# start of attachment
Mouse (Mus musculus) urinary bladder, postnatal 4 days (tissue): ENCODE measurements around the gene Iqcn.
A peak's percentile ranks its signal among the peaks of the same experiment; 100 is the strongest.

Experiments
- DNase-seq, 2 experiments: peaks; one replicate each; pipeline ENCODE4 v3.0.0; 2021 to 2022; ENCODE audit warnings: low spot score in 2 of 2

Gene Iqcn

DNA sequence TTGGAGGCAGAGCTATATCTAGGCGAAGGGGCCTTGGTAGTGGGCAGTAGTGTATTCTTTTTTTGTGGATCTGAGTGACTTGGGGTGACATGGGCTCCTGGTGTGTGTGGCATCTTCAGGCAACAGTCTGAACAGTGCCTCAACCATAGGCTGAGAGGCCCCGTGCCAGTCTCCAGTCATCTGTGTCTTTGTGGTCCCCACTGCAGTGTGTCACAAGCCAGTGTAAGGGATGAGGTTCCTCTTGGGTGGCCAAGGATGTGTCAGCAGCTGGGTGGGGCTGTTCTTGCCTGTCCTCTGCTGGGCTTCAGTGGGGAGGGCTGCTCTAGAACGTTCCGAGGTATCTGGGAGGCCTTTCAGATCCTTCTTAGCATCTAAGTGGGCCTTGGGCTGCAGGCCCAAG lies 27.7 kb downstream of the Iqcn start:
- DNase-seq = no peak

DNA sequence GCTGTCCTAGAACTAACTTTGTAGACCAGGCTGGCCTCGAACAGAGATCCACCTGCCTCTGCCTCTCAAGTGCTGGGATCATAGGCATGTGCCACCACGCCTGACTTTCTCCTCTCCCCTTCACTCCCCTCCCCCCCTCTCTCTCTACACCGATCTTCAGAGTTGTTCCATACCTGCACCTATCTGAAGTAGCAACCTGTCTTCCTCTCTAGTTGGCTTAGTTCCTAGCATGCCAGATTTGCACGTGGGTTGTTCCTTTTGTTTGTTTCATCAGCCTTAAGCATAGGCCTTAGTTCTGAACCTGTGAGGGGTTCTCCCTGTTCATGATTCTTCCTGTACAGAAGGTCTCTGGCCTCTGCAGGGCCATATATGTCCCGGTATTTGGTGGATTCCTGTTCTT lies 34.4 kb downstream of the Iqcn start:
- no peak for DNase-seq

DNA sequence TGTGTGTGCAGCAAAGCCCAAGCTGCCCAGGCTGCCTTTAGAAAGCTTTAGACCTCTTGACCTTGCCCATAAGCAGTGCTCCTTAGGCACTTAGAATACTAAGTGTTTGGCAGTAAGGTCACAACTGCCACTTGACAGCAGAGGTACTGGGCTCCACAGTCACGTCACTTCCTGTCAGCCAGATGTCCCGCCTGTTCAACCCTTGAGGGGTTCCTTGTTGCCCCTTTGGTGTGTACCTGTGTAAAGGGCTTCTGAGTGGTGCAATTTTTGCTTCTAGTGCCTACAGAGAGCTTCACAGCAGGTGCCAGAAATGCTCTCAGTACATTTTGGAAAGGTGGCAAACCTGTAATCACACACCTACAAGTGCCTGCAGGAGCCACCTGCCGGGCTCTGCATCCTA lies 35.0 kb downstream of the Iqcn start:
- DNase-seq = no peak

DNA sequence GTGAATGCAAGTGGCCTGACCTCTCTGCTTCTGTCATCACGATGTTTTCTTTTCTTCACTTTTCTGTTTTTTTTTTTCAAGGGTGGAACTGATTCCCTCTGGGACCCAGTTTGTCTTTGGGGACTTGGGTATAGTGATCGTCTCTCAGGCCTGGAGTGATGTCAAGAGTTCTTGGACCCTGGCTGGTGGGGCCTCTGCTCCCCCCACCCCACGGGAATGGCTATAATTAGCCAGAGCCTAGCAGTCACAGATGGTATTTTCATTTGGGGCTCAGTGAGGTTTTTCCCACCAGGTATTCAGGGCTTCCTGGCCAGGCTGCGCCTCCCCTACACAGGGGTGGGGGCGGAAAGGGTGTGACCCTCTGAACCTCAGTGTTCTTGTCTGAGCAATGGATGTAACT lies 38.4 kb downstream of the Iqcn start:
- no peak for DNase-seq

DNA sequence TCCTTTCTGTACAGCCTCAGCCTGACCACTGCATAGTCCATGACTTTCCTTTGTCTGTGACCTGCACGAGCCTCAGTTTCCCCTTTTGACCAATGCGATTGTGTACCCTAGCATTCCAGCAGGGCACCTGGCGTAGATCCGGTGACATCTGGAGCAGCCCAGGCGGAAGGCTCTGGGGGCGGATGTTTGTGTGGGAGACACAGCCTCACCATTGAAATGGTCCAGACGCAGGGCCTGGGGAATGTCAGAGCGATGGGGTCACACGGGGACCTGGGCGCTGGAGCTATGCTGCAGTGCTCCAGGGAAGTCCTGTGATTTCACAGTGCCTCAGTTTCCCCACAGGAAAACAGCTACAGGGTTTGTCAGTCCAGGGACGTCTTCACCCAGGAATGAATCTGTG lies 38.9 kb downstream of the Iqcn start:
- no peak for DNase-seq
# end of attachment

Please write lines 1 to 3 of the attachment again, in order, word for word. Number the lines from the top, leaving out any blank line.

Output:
Mouse (Mus musculus) urinary bladder, postnatal 4 days (tissue): ENCODE measurements around the gene Iqcn.
A peak's percentile ranks its signal among the peaks of the same experiment; 100 is the strongest.

Experiments